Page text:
Until the advent of Fitzmauze as secretary, the tradition of bringing our opened book club mail to the Birch Run Art Society for the membership to peruse and choose from seemed satisfactory. As per our charter, secretaries are charged with returning the bulk of the large book club cards in their small return envelopes before the due date (the date when a book will be mailed if the card is not received). Thus we had built up a modest library over the years.
As devotees of art, aware that artists are individualists, we were tolerant of artistic idiosyncrasies, and for a long time did not try to confirm what we suspected. We cherished yet a spirit of clemency.
Had not Homer refused to ride in a leaky boat? Had not Michelangelo stubbornly refused to paint with a brush with no bristles and Mozart eschewed a piano with no keys? Forbus, a founder of the Birch Run Art Society, sculpted only peanut butter and banana sandwiches. And Bodwell, our first board chairman, against all advice to the contrary, themed a novel around our private and unique arrangement of chairs in a room. And who thinks the less of them for it?
But when our library began to grow too fast with terrible books, our further investigation certified our worst suspicions. Fitzmauze had been saving the overlarge return mail book club cards and the miniature accompanying envelopes - saving them, framing them, and hanging them on the walls of the secretary's office. Fitzmauze cheerily showed us his gallery of them, and we saw up close now the encroaching glacier of books, with their dreadful titles, that consumed his office and spilled into the hall. ''Art divorced from life,'' Fitzmauze proclaimed, his raised arm toppling books, ''is no art at all!''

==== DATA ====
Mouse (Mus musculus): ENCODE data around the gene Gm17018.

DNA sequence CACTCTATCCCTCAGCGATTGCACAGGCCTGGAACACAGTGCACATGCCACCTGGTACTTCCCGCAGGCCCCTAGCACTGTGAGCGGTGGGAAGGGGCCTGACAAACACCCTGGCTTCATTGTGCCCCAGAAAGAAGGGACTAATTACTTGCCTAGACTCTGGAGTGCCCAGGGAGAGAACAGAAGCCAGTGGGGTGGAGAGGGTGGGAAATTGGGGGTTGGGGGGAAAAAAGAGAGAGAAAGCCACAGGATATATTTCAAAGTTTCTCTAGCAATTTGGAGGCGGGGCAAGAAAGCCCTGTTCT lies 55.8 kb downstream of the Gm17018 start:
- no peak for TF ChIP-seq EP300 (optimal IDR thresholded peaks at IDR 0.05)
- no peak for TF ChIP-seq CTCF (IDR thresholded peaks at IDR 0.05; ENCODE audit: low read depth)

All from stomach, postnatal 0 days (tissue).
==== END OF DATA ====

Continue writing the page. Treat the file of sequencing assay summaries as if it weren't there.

It was the line beyond which we could not retreat. Fitzmauze, hastily summoned before the board of directors, was solemnly informed of our alarm. Slouching urbanely in his chair, he calmly explained that, throughout history, art and convenience have wrestled, and that art has always won. ''A framed book club card that is too huge for the attendant tiny envelope,'' Fitzmauze eloquently pleaded, ''is the essence of functional art.''
''But the horrible books,'' Rintwax blurted, ''are murdering our space!'' Fitzmauze waved away the remark, speaking vaguely but impressively about building other rooms with them. Rintwax, jumping upon the great table, seized Fitzmauze's lapels, but Smith and Harris pulled him away. We adjourned.
During the second session in the shrunken board room, Fitzmauze reminded us how Queeg regarded the eating of Chinese food as art - always telephoning ahead and ordering Chinese for everybody whether we wanted it or not. Fitzmauze brought to our attention that we had not censured Kyser, when he landscaped the drinking fountains into Lilliputian Versailles gardens, or Shireen when he constructed for posterity a Scripto pen castle on the roof of the Birch Run Art Society assembly hall, nearly caving it in.
Rintwax argued that, unlike Kyser and Shireen's peccadilloes, Fitzmauze's crime warranted calling the police. ''True art,'' Fitzmauze asserted, with the most compassionate smile I have ever seen, ''is unimpeachable,'' and he slipped out the door.
Standing nose to nose, the membership that could squeeze inside briefly grappled with the Fitzmauze imbroglio, many of us wondering why Gutenberg had gone to all the trouble. Pretty soon there was no more room; we locked the doors behind us and went home through the stacks of books in the yard. I suppose the Birch Run Art Society is now defunct - but I won't inquire in case it isn't. When art gets away from you, you sometimes feel this way.